I still don’t know how she’s going to do that because the odds are pretty low, he’d be living in Hong Kong..).
So! What’s up? How is your writing going? And what do you think is the hardest part about writing? AND most importantly, if you have writing-related pinterest boards like “character inspiration” – please tell me! I WILL FOLLOW YOU. 🙂
Release Date: April 28th 2015
Genre: Contemporary, YA
Rating: 3.5 stars
Sonny Ardmore is an excellent liar. She lies about her dad being in prison. She lies about her mom kicking her out. And she lies about sneaking into her best friend’s house every night because she has nowhere else to go.
Amy Rush might be the only person Sonny shares everything with— secrets, clothes, even a nemesis named Ryder Cross.
Ryder’s the new kid at Hamilton High and everything Sonny and Amy can’t stand—a prep-school snob. But Ryder has a weakness: Amy. So when Ryder emails Amy asking her out, the friends see it as a prank opportunity not to be missed.
But without meaning to, Sonny ends up talking to Ryder all night online. And to her horror, she realizes that she might actually like him. Only there’s one small catch: he thinks he’s been talking to Amy. So Sonny comes up with an elaborate scheme to help Ryder realize that she’s the girl he’s really wanted all along. Can Sonny lie her way to the truth, or will all her lies end up costing her both Ryder and Amy?
Warning: There are spoilers!
The book started off well but then it started to go downhill..
Sonny is this compulsive liar who ends up falling for Ryder Cross (the guy who she thought she can’t stand)..The only problem is that Ryder is into her best friend Amy. So of-course Sonny has to concoct millions more lies to get Ryder to like her but hate Amy.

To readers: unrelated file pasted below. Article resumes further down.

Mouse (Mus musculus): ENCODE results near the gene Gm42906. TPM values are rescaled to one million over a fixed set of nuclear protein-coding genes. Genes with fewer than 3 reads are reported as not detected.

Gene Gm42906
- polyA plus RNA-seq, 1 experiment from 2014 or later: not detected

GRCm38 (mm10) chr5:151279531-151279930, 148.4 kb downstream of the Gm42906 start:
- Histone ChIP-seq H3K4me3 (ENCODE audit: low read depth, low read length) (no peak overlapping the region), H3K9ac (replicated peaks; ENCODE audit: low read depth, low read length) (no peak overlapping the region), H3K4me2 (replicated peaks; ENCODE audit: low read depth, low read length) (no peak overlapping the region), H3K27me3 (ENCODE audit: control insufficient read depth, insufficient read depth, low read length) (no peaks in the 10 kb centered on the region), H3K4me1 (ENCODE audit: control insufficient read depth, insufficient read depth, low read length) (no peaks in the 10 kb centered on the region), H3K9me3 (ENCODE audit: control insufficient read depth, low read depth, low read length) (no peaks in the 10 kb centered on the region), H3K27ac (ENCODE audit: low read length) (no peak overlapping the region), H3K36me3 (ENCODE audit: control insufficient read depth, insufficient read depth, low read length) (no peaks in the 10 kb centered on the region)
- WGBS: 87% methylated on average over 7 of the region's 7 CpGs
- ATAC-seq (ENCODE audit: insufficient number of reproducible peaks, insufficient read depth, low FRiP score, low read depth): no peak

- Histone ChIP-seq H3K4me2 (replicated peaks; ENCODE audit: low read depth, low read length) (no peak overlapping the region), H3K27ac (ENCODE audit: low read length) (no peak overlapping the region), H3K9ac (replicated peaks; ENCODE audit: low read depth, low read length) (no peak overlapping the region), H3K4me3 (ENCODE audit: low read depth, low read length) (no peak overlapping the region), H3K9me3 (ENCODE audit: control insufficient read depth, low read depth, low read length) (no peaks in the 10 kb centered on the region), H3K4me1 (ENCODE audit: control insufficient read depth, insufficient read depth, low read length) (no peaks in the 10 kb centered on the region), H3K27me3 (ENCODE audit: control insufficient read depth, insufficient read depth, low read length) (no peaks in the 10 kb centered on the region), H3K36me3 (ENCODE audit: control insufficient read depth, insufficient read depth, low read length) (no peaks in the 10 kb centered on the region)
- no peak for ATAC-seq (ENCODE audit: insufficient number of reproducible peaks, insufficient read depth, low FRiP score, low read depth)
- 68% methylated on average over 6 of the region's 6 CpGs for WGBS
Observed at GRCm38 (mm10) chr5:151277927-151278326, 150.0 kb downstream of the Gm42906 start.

Maybe I expected too much of this book…but there’s basically no plot. (Sometimes this actually works out great but not in this book.) There just wasn’t enough happening and I got bored. The storyline was pretty predictable too but I stuck with it just to see if things would happen the way I thought they would…and they did.
Apart from Sonny, the rest of the characters weren’t really that great. (And Sonny isn’t likeable either.. but she is quirky and flawed so that’s something!) Ryder was annoying and assumed things too easily. His banter with Sonny was cute but their interactions in real life kind-of sucked and even when they were supposedly boyfriend/girlfriend, I still felt like it was very one-sided. Amy was kind-of spoiled and she couldn’t seem to stand up for herself. She annoyed me because she often fixated on her own problems when Sonny was freaking homeless because her mother abandoned her.
Amy and Sonny’s friendship was the best part of the book but of-course it got messed up because of Sonny’s lying and obsessive crush on Ryder.
BUT I’d still recommend this book because it was interesting and the premise is pretty original…so go read it and tell me what you think!!
Release Date: April 7th 2015